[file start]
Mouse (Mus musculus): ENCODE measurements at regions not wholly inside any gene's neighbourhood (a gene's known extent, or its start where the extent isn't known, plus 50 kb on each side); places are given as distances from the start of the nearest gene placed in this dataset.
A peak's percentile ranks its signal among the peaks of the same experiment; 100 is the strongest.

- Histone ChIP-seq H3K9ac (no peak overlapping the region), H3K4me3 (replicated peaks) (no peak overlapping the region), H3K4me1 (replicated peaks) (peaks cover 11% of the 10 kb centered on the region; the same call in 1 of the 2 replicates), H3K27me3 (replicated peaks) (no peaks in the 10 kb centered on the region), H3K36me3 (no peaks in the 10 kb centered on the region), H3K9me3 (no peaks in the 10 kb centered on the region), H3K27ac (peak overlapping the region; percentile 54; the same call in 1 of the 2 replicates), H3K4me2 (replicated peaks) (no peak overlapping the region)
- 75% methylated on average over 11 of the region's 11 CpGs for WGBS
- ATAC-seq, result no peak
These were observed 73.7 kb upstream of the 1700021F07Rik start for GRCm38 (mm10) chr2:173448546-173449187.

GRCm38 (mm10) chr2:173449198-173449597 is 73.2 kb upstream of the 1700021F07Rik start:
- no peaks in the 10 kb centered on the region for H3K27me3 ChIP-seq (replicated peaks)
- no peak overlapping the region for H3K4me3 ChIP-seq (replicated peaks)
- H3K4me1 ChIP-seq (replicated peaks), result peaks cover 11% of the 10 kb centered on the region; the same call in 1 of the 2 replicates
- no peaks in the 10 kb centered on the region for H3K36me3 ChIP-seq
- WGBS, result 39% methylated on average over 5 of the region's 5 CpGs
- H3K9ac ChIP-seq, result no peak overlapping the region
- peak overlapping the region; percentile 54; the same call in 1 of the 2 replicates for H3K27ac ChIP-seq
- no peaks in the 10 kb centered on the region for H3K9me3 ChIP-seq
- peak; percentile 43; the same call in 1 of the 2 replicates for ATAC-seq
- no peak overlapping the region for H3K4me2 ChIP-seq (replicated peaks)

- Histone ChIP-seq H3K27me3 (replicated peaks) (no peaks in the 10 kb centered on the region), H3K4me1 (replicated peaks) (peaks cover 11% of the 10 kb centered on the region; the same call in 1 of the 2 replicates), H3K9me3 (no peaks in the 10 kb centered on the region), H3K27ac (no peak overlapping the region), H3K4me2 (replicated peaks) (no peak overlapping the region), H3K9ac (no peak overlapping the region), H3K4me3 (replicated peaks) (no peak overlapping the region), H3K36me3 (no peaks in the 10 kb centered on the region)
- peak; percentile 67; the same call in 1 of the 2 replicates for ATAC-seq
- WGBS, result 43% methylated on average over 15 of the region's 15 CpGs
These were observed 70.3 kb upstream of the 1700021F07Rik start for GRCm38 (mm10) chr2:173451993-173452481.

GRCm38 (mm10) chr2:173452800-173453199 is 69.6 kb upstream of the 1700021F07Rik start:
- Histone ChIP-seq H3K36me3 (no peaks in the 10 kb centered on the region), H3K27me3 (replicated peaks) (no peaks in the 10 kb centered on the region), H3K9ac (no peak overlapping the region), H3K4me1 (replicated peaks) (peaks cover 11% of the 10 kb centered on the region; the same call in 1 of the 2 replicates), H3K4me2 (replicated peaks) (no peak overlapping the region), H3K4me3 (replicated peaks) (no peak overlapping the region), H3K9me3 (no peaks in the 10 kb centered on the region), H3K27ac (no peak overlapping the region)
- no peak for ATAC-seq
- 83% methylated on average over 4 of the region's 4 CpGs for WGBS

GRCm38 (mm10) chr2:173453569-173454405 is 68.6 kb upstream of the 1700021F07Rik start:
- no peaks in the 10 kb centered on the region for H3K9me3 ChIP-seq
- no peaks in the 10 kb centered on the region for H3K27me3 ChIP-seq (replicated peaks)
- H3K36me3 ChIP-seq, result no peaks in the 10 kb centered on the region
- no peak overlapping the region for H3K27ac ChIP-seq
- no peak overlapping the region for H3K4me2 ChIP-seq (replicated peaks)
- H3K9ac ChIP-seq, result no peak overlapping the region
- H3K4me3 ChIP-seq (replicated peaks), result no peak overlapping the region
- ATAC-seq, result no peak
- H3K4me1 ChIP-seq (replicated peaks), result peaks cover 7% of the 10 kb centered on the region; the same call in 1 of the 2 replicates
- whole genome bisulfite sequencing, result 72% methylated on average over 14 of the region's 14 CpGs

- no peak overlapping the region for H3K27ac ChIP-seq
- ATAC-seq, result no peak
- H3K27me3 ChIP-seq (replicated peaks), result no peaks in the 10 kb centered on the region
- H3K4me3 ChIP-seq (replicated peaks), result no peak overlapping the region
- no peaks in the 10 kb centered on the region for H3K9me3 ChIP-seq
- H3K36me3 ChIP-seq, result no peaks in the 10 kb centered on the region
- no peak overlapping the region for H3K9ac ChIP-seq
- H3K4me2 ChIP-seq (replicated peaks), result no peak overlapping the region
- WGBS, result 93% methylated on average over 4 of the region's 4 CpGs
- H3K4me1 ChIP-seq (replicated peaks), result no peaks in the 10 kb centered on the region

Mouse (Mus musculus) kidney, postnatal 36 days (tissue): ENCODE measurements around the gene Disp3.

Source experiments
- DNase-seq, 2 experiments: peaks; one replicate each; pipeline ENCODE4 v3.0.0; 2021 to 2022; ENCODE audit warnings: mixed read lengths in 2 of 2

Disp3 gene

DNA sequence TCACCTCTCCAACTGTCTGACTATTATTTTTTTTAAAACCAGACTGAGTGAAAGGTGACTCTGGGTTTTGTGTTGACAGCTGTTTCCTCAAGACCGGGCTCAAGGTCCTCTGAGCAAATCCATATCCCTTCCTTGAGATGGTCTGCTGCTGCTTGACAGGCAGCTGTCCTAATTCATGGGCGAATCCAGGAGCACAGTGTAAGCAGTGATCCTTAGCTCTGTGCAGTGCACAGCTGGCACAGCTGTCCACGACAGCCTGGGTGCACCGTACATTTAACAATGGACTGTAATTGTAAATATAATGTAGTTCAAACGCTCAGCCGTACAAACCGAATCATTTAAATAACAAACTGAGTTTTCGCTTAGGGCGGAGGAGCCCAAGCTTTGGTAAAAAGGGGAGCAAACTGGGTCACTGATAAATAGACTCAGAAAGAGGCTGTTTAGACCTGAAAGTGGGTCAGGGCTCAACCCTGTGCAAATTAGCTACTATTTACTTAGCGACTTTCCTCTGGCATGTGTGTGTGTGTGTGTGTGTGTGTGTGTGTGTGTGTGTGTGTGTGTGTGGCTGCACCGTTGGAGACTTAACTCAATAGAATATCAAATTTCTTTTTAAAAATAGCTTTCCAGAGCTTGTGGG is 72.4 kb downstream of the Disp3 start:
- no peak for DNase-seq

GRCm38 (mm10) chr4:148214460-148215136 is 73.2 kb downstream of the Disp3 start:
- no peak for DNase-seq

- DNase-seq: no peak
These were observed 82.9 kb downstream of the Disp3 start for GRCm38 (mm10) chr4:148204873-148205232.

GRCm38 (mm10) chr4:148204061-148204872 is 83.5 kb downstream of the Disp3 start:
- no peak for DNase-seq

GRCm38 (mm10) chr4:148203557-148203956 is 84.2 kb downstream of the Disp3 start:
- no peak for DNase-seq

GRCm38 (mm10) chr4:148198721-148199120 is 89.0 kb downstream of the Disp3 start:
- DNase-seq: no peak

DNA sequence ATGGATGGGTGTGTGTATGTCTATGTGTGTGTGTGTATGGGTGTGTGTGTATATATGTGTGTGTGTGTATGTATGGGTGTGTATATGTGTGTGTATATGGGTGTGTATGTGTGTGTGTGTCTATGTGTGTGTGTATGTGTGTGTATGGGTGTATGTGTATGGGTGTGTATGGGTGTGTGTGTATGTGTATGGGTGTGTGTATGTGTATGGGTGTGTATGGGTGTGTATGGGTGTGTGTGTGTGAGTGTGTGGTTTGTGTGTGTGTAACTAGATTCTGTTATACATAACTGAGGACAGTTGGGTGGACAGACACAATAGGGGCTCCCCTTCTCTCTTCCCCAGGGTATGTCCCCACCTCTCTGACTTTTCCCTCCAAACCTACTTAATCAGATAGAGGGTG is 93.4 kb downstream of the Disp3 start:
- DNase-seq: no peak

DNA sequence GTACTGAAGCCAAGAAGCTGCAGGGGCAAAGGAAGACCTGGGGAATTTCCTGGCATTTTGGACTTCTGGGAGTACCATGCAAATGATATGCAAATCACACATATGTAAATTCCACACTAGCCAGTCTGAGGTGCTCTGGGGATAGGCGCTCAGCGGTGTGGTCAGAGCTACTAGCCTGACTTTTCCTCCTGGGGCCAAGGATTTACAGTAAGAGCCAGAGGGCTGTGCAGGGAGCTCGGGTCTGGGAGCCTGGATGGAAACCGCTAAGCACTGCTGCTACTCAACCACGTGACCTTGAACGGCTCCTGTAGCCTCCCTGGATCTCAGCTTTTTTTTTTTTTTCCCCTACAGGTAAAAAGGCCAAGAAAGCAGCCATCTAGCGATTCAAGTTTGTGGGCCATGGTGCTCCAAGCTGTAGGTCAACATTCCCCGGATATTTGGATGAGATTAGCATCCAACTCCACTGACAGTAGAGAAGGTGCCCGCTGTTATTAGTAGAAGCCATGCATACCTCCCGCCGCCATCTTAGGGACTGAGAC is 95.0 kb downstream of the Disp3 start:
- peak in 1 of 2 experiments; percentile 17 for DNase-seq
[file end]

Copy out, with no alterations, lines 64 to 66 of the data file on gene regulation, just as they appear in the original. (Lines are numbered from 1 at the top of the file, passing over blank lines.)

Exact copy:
- DNase-seq: no peak

DNA sequence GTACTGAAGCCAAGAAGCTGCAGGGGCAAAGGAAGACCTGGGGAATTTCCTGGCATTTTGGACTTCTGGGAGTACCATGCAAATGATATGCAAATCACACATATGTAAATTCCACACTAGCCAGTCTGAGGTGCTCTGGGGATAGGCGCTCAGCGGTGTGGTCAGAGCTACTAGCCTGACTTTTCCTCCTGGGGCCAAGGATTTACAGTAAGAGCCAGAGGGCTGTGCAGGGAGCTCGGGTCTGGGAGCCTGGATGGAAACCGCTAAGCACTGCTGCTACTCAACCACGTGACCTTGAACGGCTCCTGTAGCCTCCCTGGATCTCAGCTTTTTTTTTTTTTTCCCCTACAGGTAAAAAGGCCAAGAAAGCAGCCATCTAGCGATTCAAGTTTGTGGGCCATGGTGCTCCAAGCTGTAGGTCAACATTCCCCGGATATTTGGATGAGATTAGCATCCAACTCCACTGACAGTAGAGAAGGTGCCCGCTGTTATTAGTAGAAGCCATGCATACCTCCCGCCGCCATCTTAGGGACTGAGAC is 95.0 kb downstream of the Disp3 start:
- peak in 1 of 2 experiments; percentile 17 for DNase-seq